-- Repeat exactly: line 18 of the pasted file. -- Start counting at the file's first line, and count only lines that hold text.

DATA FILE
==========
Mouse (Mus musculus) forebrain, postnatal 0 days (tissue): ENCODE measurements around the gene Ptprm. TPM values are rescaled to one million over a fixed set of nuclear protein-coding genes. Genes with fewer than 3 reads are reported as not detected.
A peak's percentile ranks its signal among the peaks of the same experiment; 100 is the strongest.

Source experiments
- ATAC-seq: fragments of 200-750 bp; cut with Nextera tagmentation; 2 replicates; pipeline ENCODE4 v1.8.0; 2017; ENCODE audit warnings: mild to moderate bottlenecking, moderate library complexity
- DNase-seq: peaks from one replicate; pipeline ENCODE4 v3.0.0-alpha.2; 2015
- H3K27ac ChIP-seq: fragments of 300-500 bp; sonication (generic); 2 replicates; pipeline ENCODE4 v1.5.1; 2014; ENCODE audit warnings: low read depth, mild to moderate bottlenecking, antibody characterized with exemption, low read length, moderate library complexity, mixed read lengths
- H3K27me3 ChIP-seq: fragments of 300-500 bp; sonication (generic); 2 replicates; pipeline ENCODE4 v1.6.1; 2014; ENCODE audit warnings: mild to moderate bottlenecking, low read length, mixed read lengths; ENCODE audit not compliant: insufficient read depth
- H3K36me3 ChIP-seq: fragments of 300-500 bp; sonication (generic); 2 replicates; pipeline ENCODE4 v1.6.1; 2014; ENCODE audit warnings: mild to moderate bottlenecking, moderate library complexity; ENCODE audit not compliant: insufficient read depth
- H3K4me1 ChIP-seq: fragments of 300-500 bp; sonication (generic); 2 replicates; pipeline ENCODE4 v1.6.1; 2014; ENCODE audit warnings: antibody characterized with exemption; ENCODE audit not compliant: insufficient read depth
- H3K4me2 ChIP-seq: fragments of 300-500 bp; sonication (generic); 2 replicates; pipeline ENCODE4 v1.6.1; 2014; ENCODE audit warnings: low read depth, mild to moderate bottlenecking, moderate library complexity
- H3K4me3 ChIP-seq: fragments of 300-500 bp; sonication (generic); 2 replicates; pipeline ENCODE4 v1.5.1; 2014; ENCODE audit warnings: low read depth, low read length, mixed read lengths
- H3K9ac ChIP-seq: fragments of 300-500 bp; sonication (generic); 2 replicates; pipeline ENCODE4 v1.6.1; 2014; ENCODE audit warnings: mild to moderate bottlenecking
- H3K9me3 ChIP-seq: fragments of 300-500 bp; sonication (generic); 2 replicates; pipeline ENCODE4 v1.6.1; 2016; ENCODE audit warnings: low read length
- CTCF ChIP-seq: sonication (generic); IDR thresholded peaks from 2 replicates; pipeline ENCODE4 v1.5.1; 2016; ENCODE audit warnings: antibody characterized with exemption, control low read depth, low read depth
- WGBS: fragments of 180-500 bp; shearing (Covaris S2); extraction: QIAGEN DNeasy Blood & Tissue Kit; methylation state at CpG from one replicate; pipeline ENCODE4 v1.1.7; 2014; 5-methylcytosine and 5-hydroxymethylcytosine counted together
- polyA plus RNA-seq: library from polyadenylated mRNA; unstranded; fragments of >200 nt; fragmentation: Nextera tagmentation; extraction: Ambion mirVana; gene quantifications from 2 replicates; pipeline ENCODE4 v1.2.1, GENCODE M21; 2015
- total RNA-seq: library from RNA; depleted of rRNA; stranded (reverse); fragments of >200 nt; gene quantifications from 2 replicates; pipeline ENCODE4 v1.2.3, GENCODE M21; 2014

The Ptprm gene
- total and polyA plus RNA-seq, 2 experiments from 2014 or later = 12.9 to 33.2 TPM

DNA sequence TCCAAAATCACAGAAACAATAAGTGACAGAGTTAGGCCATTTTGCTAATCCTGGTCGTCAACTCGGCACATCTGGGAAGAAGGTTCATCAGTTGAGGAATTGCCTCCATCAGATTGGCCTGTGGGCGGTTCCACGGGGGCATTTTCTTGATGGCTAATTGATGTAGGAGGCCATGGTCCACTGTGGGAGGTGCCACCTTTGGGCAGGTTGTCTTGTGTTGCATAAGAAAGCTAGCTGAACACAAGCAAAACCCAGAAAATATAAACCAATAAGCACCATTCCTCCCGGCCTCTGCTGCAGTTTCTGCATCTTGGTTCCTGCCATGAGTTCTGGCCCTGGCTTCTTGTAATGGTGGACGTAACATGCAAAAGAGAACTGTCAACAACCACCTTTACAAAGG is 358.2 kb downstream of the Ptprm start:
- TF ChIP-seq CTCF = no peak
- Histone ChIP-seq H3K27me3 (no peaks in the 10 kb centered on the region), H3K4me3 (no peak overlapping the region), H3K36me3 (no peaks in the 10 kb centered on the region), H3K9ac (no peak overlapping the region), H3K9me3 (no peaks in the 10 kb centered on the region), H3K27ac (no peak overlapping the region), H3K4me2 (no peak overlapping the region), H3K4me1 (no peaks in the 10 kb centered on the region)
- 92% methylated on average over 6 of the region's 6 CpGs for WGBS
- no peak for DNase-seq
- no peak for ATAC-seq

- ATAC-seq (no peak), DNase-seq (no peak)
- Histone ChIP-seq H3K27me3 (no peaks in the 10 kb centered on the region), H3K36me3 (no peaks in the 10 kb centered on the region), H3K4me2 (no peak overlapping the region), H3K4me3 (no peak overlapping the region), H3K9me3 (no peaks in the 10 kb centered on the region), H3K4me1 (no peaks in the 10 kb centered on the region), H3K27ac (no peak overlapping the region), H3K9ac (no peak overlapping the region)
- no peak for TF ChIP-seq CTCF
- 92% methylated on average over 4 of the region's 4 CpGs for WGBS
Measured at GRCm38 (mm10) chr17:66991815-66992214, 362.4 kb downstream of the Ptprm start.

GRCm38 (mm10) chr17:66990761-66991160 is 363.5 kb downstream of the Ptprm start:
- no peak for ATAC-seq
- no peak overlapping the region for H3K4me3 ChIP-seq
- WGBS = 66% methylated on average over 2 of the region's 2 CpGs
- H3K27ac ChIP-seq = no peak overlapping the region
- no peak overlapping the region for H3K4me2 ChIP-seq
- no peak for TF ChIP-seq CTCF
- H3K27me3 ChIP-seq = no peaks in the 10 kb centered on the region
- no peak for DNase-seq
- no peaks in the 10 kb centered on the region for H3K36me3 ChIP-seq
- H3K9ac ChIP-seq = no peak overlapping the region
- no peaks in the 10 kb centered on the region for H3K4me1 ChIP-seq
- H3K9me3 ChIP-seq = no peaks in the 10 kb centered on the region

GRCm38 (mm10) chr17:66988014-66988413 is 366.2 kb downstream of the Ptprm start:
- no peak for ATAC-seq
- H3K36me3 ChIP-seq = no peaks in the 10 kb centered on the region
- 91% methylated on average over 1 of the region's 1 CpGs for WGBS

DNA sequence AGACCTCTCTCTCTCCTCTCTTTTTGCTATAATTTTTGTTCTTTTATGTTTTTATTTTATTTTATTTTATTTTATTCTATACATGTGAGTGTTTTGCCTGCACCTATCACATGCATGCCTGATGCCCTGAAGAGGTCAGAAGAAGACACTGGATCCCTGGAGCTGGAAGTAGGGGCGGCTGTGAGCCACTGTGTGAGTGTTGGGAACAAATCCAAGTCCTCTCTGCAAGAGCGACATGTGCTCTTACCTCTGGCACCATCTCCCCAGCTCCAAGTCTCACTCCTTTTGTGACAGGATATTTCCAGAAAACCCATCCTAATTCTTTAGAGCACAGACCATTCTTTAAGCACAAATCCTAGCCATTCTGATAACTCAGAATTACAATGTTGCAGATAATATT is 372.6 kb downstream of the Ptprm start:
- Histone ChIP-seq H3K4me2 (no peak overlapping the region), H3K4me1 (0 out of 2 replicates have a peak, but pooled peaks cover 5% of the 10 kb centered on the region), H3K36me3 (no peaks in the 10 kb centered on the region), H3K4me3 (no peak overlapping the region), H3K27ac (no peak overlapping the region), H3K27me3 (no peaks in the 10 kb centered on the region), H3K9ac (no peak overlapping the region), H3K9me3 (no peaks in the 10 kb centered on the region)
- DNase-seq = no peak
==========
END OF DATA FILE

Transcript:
The Ptprm gene